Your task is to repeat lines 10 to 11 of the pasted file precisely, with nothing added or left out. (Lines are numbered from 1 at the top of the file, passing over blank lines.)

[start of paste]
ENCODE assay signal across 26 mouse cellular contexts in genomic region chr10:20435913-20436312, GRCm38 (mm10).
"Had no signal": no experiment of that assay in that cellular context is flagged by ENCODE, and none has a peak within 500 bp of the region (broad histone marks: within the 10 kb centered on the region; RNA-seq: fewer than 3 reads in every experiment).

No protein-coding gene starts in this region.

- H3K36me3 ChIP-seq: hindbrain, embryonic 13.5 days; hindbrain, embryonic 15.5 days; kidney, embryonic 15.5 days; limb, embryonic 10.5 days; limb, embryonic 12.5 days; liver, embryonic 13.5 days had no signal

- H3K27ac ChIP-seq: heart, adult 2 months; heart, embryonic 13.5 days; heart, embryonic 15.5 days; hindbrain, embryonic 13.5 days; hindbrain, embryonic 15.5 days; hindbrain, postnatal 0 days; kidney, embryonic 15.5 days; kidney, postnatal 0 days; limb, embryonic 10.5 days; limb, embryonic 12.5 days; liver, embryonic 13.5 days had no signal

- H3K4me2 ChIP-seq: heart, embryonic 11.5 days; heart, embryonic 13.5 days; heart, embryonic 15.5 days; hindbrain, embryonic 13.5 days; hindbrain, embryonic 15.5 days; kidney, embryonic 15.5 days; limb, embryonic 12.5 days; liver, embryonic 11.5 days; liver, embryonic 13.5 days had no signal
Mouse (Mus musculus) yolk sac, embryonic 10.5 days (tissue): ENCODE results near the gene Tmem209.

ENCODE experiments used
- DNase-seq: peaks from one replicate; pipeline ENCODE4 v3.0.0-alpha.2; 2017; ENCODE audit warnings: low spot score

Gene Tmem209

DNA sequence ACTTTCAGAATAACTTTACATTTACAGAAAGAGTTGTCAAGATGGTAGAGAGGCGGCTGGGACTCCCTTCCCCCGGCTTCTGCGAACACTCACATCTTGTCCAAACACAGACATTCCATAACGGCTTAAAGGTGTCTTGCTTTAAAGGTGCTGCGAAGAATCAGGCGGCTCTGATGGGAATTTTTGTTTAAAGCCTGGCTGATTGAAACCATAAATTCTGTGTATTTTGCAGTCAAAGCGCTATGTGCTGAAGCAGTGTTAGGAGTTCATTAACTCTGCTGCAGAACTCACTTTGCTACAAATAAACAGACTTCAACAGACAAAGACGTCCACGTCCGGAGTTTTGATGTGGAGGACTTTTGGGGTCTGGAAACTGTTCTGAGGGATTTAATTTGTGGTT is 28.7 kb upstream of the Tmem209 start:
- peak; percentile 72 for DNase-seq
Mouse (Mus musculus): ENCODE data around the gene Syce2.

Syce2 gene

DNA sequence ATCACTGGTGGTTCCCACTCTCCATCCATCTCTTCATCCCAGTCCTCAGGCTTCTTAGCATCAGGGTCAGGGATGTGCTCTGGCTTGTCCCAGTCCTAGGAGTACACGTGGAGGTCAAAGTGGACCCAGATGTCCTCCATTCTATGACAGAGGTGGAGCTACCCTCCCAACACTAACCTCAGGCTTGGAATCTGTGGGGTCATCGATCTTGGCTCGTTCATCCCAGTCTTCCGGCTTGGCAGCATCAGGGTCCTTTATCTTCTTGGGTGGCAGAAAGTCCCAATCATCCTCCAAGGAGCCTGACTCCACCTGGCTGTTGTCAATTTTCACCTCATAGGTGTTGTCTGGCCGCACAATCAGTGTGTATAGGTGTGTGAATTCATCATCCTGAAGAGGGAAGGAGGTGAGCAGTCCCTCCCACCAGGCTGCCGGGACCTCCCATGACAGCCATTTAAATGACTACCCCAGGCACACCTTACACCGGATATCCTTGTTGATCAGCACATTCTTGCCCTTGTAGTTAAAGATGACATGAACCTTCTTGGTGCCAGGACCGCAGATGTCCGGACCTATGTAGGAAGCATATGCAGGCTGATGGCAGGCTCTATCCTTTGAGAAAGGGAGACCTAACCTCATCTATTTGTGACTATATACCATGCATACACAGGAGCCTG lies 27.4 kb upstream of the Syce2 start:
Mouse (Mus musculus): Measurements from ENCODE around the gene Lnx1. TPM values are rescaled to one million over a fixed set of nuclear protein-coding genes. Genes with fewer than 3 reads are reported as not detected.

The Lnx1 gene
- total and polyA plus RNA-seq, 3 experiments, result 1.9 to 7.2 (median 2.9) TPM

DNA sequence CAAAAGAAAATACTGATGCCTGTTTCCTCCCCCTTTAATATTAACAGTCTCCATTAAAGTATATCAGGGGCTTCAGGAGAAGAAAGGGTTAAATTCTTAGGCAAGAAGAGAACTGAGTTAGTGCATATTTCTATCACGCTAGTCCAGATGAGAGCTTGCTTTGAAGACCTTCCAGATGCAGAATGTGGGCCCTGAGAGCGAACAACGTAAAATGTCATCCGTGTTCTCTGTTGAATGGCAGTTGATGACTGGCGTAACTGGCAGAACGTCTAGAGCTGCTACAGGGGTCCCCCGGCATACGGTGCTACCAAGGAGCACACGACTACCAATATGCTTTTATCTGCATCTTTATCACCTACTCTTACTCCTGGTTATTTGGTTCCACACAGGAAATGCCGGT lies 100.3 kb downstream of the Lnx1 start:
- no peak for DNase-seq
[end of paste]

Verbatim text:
Gene Tmem209

DNA sequence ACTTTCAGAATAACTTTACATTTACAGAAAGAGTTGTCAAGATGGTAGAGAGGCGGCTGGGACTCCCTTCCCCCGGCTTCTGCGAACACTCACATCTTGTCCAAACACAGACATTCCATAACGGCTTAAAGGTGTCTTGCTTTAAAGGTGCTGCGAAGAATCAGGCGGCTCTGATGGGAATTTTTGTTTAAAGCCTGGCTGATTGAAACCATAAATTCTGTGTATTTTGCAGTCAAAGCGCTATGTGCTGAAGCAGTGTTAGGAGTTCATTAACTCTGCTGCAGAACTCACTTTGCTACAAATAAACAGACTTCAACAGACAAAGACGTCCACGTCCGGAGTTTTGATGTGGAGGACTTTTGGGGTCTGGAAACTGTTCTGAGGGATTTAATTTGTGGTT is 28.7 kb upstream of the Tmem209 start: